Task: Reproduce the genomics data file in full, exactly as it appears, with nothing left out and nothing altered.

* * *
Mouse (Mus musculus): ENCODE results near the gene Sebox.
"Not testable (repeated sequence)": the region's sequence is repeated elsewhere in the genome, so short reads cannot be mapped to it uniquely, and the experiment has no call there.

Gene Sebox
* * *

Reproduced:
Mouse (Mus musculus): ENCODE results near the gene Sebox.
"Not testable (repeated sequence)": the region's sequence is repeated elsewhere in the genome, so short reads cannot be mapped to it uniquely, and the experiment has no call there.

Gene Sebox